Jim Dziura

Jim Dziura (Flash, Dec/Jan '09) isn’t a hip-hop head. (He grew up on punk.) But while filming the QD3 Entertainment-produced documentary Number One With a Bullet, he became versed on rap’s history of gun violence and looked to debunk the bravado associated with getting shot. Here the filmmaker discusses examining the margins of society, the art of picking locks and his high threshold for fear.


GIANT: Where are you from?

I was born in California, but I’m not really from anywhere. I’m a West Coast kid, for sure, but I moved so much when I was younger that it’s hard to say where I’m from.


How do you get around?

[I have a] 1993 Dodge Cummins Turbo Diesel truck. It’s got 280,000 miles on it, which means it’s driven the equivalent of to the moon and halfway back. It’ll probably go for half a million miles. It runs great, but it’s sort of janky. The mechanics of it are solid. Those turbo diesel engines are the same ones they use in semi-trucks. They’re arguably the best engine ever made. So it’ll go half a million miles no problem. But the rest of the truck also has 280,000 miles on it, so all of the little cabinets and the glove box are all rickety. My friend says that riding in it is like being in Pee Wee’s Playhouse.

How did you get into filmmaking?

I could never decide on one thing I wanted to do. I was interested in music and art and writing, all this stuff. And I always felt so anxious, like, “If I just go into music, I’ll miss out on all this other stuff.” I’m like, “I want to do it all.” It just sort of occurred to me one day that if you make films, you could make films about anything you want. You can sort of dive into these little worlds. I could make a movie about music. I could make a movie about whoever and live in that world for a little bit and then move on to something else.

How did you get to the point where you were doing stuff on your own and not just holding cameras or working on sets of other movies?

You can always do stuff on your own. I think it took me about a year and a half before I was getting my own jobs, and those jobs that I got, I really fought for. I convinced them that I was the guy, and they took a chance on me, and then I delivered. That goes a long way too. When somebody takes a chance on you and then you deliver, ten-fold beyond their expectations, then that catapults you. Then maybe like a year after that, I had people start to come to me, which is the next step–people seeking you out.

When you’re working on a project, it’s pretty much you doing the whole thing?

It depends. For the first few years, yeah, it was the one-man show. I was shooting, directing and editing.

And interviewing.

Yeah, interviewing too. It was tough because you don’t sleep. One of the first movies I made was Whiskey on a Sunday about the rock band Flogging Molly. I made it over two years, but there was a three-week period where I toured with them in Europe. and I didn’t sleep, shower, eat or anything for that time.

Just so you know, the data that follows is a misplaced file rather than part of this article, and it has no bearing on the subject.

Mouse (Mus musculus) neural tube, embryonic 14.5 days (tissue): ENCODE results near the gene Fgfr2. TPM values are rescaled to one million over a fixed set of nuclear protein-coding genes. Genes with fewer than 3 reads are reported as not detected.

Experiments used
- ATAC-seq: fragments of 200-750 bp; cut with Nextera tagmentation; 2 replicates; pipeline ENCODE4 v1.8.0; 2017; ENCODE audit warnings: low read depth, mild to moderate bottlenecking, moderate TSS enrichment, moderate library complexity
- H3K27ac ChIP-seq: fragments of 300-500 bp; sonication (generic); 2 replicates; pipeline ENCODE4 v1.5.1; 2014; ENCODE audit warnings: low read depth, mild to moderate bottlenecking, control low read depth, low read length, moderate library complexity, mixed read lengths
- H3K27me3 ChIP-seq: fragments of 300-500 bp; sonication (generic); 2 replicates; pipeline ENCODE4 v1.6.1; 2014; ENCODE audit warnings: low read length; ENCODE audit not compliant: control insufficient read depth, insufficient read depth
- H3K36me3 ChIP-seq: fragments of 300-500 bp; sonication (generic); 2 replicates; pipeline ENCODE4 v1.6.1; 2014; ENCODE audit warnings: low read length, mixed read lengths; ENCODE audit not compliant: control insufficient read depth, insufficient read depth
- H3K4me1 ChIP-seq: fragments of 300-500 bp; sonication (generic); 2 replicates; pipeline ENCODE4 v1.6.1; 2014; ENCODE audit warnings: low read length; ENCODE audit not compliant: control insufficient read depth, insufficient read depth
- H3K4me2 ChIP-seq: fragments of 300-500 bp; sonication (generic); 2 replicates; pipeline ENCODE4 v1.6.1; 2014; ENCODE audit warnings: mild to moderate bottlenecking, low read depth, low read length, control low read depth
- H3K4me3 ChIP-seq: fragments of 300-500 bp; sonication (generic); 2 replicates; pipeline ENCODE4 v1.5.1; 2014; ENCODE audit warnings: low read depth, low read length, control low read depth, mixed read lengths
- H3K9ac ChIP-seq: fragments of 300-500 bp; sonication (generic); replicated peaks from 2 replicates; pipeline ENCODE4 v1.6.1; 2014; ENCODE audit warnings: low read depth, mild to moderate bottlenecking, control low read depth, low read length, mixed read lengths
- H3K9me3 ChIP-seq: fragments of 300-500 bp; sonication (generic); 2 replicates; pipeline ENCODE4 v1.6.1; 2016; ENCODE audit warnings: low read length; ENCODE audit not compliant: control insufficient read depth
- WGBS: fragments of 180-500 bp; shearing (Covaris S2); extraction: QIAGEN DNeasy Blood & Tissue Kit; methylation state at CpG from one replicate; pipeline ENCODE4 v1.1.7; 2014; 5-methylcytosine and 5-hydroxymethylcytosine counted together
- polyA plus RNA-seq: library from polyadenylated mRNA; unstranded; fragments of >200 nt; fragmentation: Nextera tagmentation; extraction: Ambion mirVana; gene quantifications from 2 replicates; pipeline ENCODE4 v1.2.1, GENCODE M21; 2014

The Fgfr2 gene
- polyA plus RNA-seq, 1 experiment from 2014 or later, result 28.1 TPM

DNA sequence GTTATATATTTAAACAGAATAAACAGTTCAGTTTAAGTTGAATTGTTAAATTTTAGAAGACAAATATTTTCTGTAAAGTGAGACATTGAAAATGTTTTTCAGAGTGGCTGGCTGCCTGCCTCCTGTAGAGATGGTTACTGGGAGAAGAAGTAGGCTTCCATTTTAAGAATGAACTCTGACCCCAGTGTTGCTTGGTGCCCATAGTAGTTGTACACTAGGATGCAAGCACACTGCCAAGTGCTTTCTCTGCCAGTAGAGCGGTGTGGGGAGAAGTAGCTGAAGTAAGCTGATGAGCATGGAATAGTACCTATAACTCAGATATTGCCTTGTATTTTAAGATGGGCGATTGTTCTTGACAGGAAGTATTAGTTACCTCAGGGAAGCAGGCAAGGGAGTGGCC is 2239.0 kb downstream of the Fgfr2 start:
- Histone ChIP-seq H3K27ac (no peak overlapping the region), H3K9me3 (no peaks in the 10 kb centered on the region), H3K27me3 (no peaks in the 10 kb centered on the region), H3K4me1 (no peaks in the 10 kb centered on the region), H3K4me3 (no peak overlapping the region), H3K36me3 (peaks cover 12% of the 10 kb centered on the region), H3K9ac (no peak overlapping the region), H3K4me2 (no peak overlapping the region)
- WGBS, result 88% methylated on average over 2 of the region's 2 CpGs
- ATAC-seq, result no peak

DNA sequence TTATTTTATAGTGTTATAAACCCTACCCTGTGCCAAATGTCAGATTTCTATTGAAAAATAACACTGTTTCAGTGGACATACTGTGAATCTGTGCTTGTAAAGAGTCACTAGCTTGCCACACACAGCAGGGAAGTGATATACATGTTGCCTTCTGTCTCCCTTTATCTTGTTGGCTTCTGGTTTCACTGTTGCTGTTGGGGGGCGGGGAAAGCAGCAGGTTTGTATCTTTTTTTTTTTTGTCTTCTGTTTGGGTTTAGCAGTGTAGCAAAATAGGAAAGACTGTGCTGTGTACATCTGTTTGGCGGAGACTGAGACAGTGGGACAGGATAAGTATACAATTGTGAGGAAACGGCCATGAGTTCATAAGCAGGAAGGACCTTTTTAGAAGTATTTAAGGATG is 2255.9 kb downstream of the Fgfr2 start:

Talk about Number One With a Bullet.

Quincy Jones III had this idea for a long time that he wanted to make a movie that de-sensationalized gun violence. The way guns are represented in hip-hop is like, “You shot me eight times. You can’t stop me.” That kind of bravado. But he just wanted to show what is the reality of gun violence. How does it affect people? My name was in the hat with a few other directors they had worked with in the past, and they took a chance with me.

Coming from a punk background, why was this appealing to you?

All of my subjects I like to tackle in my work, it’s all subcultures, and it’s all subcultures that tend to be marginalized on the extremes of society. One of the beautiful things about making a documentary is that you get access to these worlds. I was rolling around with this Crip from South Central, and I was in Philadelphia in some of the deepest hoods. Never would that have happened unless I had had this film.

Were you scared at all while making it?

No, not really. I have a pretty high threshold for fear. My comfort zone is pretty big. But I was never really fearful, maybe uncomfortable in certain situations, but I never felt like I was in danger.

Do you have some favorite subjects from this film?

The Last Mr. Bigg is this guy who’s like six-foot-six, huge. He got shot in the head, lost his eye, put in a fake eye with diamonds and now calls himself Diamond Eye. He was larger than life.

Tell me something I don’t know about you.

I’m really good at picking locks using lock-pick tools. I just taught myself. I like subversive stuff like that. I just feel like people have lost their self-sufficiency. People are so hamstrung by everything around them. So I like anything that frees me and allows me to do things. Lock-picking is like, “You can’t keep me out.”